How is it that two years after passage of the much acclaimed Dodd-Frank Wall Street reform (four years after economic crash), Too Big To Fail (TBTF) institutions are not only bigger, but also too big to regulate and too big to jail? Don’t be fooled into believing that because a law has been passed by Congress and signed by the president, it has actually been implemented.
Keep in mind that Congress controls the funding for the federal regulators who are charged with carrying out the reform — Commodity Futures Trading Commission and Securities Exchange Commission. What would possess members of Congress, who bragged about banning banks from gambling with taxpayer money, to force regulators to strategically surrender significant rules by threatening budget cuts?
Answer: their livelihoods. Yes, the very livelihood of a member of Congress is indeed in the hands of the TBTF financial institutions. What better motivation is there than your career and financial future of your family? The financial sector is far and away the largest source of campaign contributions to federal candidates and parties, with insurance companies, securities and investment firms, real estate interests, and commercial banks providing the bulk of that money. In this 2012 election cycle alone, this industry has already donated $122 million to campaigns of members of Congress.
In addition to campaign contributions, this industry spends billions of dollars to lobby Congress. The tally since the financial collapse, 2009 – Q1 of 2012, for this industry is $1.5 billion. Do you think that over a billion dollars can influence members of Congress to threaten regulatory agencies with budget cuts? Of course the agencies are rewriting and redrafting and rehashing the most significant reform regulations until they are void of reform completely.
Linked very closely with lobbying is the high-income revolving door. Practically every industry hires lobbyists to represent and defend their interests in Washington, D.C. But some industries specialize in employing those who previously worked for the federal government they’re now tasked with lobbying. Open Secrets has profiled 826 people who passed through the golden revolving door into this particular industry, capitalizing on the connections that they forged while in public service. Could these connections assist in influencing financial reform legislation?
Although Congress wields power over the legislative process and thus, the non-implementation of Wall Street reforms, the White House wields power over the law enforcement process. What would possess a President, who proclaimed loudly that those causing the economic crisis would be held accountable, to not hold TBTF accountable? Answer: his livelihood. Apparently during our last presidential election, Obama had convinced TBTF that he would play by their rules better than his rival, John McCain, because by the end of January 2008, Obama had raised well over $7 million from the securities and investment industry. All told, Obama far outraised McCain on Wall Street — around $16 million to $9 million — and Goldman Sachs executives sent Obama more money than employees of any other company in the world. This presidential election, however, Romney has convinced TBTF that he will play by their rules better than Obama because at the end of January this year, Obama had only $2.4 million from Wall Street (compared to $7 million last time).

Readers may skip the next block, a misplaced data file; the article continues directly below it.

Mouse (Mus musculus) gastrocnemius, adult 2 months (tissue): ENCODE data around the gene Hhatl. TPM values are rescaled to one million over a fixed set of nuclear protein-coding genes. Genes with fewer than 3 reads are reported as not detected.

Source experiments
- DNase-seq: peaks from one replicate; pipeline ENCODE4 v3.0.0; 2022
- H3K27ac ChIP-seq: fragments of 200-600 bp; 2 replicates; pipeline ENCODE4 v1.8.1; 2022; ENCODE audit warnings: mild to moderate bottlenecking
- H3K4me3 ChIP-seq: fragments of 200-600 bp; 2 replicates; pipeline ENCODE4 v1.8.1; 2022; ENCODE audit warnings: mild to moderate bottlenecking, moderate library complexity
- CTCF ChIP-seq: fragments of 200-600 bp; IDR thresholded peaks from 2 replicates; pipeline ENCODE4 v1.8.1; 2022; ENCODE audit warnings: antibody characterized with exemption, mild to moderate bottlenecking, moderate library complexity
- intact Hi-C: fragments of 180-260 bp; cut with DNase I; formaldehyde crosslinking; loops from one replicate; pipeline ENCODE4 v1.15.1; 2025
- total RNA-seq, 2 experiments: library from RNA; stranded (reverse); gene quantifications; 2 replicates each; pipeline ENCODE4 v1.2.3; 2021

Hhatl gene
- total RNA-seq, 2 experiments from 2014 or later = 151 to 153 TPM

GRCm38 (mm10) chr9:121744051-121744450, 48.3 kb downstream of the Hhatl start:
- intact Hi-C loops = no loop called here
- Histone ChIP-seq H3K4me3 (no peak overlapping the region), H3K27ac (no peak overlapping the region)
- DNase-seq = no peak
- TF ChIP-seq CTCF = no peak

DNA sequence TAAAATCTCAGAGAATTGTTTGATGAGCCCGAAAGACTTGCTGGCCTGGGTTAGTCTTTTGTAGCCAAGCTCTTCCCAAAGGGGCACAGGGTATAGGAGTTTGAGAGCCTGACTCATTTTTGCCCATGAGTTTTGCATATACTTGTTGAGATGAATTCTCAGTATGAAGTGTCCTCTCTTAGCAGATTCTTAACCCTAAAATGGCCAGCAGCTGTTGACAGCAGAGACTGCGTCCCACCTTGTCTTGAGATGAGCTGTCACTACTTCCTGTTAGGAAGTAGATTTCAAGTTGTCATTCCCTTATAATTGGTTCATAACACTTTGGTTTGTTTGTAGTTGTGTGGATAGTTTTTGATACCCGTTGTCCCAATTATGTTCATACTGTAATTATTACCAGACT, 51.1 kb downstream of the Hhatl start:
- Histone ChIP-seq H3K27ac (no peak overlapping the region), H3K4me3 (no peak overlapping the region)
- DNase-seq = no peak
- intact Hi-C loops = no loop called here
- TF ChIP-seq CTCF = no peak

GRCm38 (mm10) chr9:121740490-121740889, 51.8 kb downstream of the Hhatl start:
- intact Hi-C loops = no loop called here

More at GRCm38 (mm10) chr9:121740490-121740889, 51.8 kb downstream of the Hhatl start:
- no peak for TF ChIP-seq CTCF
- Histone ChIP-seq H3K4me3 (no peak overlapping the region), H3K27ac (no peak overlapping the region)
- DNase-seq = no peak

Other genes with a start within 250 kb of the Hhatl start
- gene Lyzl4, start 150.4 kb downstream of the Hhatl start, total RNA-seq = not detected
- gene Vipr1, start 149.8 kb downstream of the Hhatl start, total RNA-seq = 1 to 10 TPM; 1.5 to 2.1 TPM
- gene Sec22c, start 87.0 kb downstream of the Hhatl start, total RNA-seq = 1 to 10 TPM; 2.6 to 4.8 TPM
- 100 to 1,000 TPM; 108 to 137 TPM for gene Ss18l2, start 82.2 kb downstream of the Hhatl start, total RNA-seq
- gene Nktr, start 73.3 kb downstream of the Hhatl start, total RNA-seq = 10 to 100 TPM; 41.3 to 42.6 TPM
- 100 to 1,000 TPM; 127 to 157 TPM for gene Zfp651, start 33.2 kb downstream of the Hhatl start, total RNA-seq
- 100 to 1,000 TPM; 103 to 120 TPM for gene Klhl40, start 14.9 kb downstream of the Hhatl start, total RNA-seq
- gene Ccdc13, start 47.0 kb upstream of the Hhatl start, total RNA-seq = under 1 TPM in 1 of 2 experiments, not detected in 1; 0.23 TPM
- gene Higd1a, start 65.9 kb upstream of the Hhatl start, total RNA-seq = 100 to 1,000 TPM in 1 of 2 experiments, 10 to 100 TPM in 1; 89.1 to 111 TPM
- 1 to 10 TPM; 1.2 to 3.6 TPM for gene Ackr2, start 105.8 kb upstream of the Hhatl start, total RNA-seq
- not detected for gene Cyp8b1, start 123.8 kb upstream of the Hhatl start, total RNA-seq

The very game Obama played so well in 2008 is now playing him with the opposing party putting up a shoe-in for Wall Street. Unfortunately, Obama did follow through on his commitment for those earlier campaign contributions. The top leadership appointed at the Department of Justice was drawn almost exclusively from law firms that represented the institutions that DOJ was supposed to be investigating. Covington and Burling, the firm from which both Attorney General Eric Holder and Associate Attorney General and head of the criminal division Lanny Breuer hail, has as its current clients Goldman Sachs, Bank of America, JP Morgan, Wells Fargo, Citigroup, Deutsche Bank, ING, Morgan Stanley, UBS, and MF Global among others. The work at Covington involves defending employees at TBTF institutions from prosecution by the federal government. As Attorney General, Eric Holder was supposed to represent the federal government in prosecuting employees at TBTF institutions, who could have been defended by Covington. In other words, Obama made it clear to Wall Street in January 2009 that their empires were thus joined through an incestuous marriage. Holder’s loyalty to TBTF will be handsomely rewarded too. White collar criminal defense work, like that he performed at Covington and Burling, is “enormously lucrative” for large legal firms. Eric Holder left Covington with a $2.5 million salary and a seven figure bonus. If he returns to Covington (as two of his colleagues at Justice already have) a similar payday certainly awaits him. He would have been permanently banished from his “circle” and banned from his career if he had prosecuted TBTF while at the DOJ.
With members of Congress controlling the rule-making process and the White House controlling the law enforcement, and Wall Street money controlling both, TBTF can continue being bigger than too big to fail, as well as too big to regulate and too big to jail. After years of wrangling, the TBTF Wall Street institutions win the war against capitalism and the free market. These are the only financial institutions that get to keep the upside of their bets, no matter how reckless, but get to stick others, mostly the taxpayers, with the downside of any losses. They aren’t allowed to fail even if they are bankrupt and their management runs them into the ground. When any of the other banks in our economy fail, they get taken over, lose their jobs and shareholders lose their wealth. Capitalism died and we got an aristocracy of TBTF Wall Street and their elected/bought representatives.